The Science: Why Cannabis Really Does Spark Creativity

The Science: Why Cannabis Really Does Spark Creativity

There’s no denying that a wide range of professionals, from artists and designers to engineers and CEOs, use cannabis to fuel their creative spirits. That tingly feeling you get after consuming the herb is significantly responsible for the birth of Apple’s iPod, Lady Gaga’s catchy tunes and Dave Chappelle’s comedy specials on Netflix.

The plant has a reputation for engaging the mind and offering new perceptions about everyday encounters. Read on to find out why cannabis magnifies creativity and how you can use it to your advantage to boost innovation and expression.

Stimulating the Mind

Cannabis is capable of stimulating certain parts of the brain that are closely related to creativity. According to Jasen Talise from UC Berkeley, the herb is capable of increasing blood flow to the frontal lobe – an area linked to “high creative performance” by researchers from the Instituto Nacional de Psiquiatría Ramón de la Fuente, Mexico and John Hopkins University.

Another way cannabis enhances creativity is by increasing dopamine activity in the brain. Boosting the firing of the hormone has been proven to encourage new behaviors and reduce latent inhibition. The latter factor basically makes you more aware of your environment and personal thoughts. Indirectly, consuming cannabis may also help decrease anxiety in people, allowing them to overcome internal hindrances that are associated with cynical, depressive mindsets.

“As an artist, there’s a sweet jump-starting quality to [cannabis] for me. I’ve often felt telepathic and receptive to inexplicable messages my whole life. I can stave those off when I’m not high. When I’m high – well, they come in and there’s less of a veil, so to speak,”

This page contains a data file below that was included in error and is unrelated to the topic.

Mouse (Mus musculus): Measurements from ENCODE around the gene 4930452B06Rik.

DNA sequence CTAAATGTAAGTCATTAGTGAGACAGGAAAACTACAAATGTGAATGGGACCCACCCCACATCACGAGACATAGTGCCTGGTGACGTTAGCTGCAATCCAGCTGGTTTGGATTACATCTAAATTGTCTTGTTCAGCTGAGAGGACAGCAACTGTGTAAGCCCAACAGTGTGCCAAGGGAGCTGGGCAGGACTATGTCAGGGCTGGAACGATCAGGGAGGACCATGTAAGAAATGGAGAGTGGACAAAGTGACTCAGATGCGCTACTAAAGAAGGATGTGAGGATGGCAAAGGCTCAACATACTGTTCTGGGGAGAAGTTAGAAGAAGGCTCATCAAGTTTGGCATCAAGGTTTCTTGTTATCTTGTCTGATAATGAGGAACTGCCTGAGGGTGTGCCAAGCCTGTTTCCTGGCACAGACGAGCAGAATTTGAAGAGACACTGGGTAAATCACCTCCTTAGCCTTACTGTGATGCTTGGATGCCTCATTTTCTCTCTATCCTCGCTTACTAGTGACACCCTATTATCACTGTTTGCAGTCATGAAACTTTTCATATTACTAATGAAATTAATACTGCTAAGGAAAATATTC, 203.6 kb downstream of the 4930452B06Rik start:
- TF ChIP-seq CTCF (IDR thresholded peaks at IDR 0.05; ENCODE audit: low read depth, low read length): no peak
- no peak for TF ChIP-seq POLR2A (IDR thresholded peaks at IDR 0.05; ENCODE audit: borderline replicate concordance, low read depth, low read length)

said Alanis Morissette, a Canadian singer-songwriter.

“So if ever I need some clarity… or a quantum leap in terms of writing something, it’s a quick way for me to get to it.”

Sticking to the Right Dose

In order to maximize creativity while consuming cannabis, one has to stick to the right dose. Taking this into consideration, the first thing you should be mindful of is your tolerance level. For daily or frequent consumers, one would need higher doses to spark creative thinking, compared to an individual who hardly touches the plant. But before you start rolling giant blunts, there’s something you have to know: small doses are more effective than large hits for promoting creativity, according to science.

A recent study from Netherlands-based Leiden University found that giving trial participants low doses of THC (5.5 mg of 19 percent THC) resulted in higher levels of “divergent thinking traits like fluency, flexibility, and originality.” Individuals given high doses – 22 mg THC – displayed slightly decreased levels of divergent thinking, specifically below the control group’s average score. These results make sense, since THC is widely used to combat insomnia and high levels of stress.

It is important to consider that the study focused solely on THC – a cannabinoid known for its couch-locking effects on consumers. Strains that offer energy-boosting benefits, with moderate to minimal levels of THC, are recommended for this type of cerebral stimulation for consistent results and creative activities that require technical focus, such as choreographed dancing, soldering or computing.

Graham Nash Says Marijuana Inspired His Songwriting

Graham Nash Says Marijuana Inspired His Songwriting

With Graham Nash and David Crosby no longer on speaking terms, iconic band Crosby, Still, and Nash are officially no more.

Though it’s a sad time for the band, it’s also a good time to reflect on one of the band’s members. Graham Nash, who is releasing a solo album called “This Path Tonight” in April, recently sat down with The Huffington Post Live to discuss cannabis, among other things.

While promoting the album, Nash began to speak about his first major dalliance with cannabis and how it made him look within himself for artistic inspiration:

“In the last couple of years with The Hollies, I’d met David [Crosby] and Stephen [Stills], and I was smoking dope, and I became more introspective. I began to realize that I’d been trained by my experience in The Hollies to write hooks and melodies that you can’t forget if you’ve heard them once.”

Nash continued,

“When I joined David and Stephen and Neil [Young] and Joni [Mitchell], I realized there was more to say. There’s more going on in this world than just, “Moon, June, screw me in the back of the car” kind of lyrics. So my songwriting changed dramatically.”

As with many musicians, including Graham Nash, cannabis has been and will continue to be used to harness the power of creativity. We may not ever see Crosby, Stills, and Nash share the stage together, but they’re marijuana-inspired music will never go out of style.

Watch Nash describe discuss his cannabis use here:

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